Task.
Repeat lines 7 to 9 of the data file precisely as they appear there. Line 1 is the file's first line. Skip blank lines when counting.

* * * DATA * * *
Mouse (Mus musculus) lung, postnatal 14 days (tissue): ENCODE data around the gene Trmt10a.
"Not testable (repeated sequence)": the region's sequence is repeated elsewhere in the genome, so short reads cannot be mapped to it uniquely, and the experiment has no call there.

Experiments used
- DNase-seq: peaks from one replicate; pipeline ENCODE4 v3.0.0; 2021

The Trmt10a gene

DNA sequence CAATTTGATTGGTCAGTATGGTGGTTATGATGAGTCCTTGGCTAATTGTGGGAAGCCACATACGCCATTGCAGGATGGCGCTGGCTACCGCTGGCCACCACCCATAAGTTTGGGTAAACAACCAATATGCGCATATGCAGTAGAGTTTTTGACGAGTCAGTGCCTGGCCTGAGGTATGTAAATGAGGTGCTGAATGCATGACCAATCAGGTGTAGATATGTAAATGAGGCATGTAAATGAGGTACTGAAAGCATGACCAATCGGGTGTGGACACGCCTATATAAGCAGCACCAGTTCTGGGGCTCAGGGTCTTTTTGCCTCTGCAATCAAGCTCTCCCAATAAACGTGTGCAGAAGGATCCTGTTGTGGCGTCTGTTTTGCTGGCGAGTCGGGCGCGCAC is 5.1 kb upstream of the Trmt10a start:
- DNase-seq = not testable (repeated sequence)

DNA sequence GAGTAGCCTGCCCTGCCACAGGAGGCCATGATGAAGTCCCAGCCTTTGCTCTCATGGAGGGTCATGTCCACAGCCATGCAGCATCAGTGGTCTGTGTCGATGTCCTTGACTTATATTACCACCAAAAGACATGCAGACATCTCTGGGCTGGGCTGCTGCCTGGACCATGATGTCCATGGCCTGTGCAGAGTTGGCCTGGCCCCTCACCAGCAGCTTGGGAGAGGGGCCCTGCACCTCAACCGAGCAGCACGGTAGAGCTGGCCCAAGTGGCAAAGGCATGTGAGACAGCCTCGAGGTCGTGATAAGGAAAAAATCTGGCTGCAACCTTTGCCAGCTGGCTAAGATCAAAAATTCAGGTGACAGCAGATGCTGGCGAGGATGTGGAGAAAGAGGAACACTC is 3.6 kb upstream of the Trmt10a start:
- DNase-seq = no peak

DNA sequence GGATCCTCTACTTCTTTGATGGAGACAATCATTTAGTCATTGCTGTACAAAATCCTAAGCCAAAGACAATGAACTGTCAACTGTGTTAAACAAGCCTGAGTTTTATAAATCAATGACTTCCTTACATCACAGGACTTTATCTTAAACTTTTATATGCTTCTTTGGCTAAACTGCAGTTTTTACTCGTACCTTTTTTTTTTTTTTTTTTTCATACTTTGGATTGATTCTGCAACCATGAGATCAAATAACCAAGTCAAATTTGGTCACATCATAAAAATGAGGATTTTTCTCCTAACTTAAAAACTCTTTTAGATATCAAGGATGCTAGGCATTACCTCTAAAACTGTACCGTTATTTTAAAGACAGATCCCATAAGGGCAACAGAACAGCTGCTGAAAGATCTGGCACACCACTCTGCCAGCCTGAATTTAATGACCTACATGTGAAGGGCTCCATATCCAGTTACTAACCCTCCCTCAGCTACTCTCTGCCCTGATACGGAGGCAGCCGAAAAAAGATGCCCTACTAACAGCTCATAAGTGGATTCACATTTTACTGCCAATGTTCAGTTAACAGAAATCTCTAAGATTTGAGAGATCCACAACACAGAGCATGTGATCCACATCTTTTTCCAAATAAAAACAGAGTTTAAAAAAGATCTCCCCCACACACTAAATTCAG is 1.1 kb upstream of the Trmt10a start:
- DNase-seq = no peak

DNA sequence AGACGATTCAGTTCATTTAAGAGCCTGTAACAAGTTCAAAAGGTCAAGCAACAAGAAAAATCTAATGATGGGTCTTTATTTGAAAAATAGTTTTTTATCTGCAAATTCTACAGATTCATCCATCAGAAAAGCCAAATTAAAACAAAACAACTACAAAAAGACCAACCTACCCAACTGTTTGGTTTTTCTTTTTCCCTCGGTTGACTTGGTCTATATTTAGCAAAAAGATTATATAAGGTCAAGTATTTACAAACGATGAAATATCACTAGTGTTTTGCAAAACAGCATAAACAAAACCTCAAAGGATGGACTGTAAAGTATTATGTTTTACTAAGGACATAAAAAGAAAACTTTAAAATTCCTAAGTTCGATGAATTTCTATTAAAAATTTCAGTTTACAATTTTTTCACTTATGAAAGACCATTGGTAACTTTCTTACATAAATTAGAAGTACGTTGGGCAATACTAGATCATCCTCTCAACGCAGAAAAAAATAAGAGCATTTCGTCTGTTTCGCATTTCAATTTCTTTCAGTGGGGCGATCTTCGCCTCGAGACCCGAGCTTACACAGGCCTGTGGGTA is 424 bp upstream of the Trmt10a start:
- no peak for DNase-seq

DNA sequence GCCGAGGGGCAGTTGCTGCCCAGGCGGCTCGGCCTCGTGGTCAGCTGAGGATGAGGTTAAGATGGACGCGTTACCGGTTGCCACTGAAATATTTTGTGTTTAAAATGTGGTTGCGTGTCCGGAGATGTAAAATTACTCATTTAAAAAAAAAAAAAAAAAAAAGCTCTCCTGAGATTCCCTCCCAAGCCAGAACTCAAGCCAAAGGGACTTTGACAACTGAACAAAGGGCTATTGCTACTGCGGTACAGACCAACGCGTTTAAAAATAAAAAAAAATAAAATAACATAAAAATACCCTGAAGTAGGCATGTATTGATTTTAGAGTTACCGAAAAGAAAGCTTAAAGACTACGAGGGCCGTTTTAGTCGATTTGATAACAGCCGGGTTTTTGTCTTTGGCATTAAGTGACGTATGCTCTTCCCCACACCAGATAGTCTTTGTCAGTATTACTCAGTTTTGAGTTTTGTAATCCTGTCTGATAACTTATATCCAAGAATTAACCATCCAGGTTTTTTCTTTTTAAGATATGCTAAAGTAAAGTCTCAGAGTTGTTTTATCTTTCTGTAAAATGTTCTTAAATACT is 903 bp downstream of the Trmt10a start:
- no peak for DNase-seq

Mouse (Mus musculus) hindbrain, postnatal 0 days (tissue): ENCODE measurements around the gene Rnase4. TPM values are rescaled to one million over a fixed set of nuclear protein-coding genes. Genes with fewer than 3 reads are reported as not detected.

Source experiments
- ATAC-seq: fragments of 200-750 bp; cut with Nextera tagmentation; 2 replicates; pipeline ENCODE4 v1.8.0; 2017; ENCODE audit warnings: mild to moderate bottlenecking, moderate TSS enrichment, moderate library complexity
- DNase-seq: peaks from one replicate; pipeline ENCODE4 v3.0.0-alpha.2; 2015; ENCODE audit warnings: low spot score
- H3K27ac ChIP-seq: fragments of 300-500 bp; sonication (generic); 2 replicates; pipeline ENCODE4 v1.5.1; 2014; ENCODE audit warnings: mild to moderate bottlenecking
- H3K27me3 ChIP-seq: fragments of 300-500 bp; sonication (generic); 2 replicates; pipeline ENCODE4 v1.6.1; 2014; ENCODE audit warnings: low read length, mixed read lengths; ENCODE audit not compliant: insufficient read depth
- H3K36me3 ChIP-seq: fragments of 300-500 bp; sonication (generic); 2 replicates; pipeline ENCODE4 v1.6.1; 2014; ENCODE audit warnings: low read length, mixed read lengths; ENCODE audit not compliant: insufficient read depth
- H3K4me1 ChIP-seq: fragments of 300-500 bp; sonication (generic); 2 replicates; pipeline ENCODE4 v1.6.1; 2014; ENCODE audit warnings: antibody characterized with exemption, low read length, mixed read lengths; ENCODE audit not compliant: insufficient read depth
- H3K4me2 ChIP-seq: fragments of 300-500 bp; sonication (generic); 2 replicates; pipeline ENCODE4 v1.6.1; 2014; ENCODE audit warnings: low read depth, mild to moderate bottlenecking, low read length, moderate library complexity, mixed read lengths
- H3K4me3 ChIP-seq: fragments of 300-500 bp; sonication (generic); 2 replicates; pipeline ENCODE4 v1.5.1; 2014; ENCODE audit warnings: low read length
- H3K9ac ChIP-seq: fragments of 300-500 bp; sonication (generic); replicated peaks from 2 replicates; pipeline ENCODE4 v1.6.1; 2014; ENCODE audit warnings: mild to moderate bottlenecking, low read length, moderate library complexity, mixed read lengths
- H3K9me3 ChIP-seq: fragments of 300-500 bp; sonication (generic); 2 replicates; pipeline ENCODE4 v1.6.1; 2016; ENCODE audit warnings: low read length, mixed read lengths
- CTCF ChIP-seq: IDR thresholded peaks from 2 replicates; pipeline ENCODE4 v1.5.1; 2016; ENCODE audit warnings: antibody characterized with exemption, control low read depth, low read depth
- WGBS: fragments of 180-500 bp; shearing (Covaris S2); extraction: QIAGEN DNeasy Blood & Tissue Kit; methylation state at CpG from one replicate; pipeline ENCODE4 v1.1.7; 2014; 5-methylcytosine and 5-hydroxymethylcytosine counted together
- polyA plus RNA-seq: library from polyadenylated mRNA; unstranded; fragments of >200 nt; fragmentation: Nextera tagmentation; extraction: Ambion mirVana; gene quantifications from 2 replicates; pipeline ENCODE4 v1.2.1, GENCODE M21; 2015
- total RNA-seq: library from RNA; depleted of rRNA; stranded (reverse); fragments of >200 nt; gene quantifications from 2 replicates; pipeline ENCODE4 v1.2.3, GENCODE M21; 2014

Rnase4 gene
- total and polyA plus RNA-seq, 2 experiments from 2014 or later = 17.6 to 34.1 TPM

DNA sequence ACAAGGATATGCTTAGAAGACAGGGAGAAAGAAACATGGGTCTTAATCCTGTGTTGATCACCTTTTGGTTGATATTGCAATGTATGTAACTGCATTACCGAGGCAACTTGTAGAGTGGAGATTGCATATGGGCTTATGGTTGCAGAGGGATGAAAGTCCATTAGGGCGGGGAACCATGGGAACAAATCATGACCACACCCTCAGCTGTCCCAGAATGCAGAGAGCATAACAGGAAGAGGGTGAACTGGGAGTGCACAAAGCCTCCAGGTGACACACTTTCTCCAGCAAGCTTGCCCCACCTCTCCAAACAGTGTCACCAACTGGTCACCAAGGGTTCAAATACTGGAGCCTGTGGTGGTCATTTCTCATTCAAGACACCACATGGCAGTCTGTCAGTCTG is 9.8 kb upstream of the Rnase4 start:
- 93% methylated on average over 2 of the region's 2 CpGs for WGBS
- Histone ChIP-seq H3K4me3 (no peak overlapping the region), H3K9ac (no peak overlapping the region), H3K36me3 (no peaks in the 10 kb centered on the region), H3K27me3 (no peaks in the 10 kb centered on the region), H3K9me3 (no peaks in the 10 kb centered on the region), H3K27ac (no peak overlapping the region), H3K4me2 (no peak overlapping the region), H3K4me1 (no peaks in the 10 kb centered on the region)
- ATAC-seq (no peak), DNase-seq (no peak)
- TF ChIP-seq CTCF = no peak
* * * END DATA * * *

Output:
- DNase-seq = not testable (repeated sequence)

DNA sequence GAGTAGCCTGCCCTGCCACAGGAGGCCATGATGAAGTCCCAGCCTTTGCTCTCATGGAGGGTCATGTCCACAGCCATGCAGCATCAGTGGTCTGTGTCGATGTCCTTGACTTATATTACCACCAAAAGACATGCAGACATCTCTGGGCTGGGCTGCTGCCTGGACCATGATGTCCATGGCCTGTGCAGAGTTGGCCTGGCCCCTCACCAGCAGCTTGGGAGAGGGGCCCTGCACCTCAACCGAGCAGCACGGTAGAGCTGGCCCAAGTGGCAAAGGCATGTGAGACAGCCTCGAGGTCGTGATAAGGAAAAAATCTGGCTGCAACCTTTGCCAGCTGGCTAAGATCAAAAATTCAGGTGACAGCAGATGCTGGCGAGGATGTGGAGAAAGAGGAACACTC is 3.6 kb upstream of the Trmt10a start:
- DNase-seq = no peak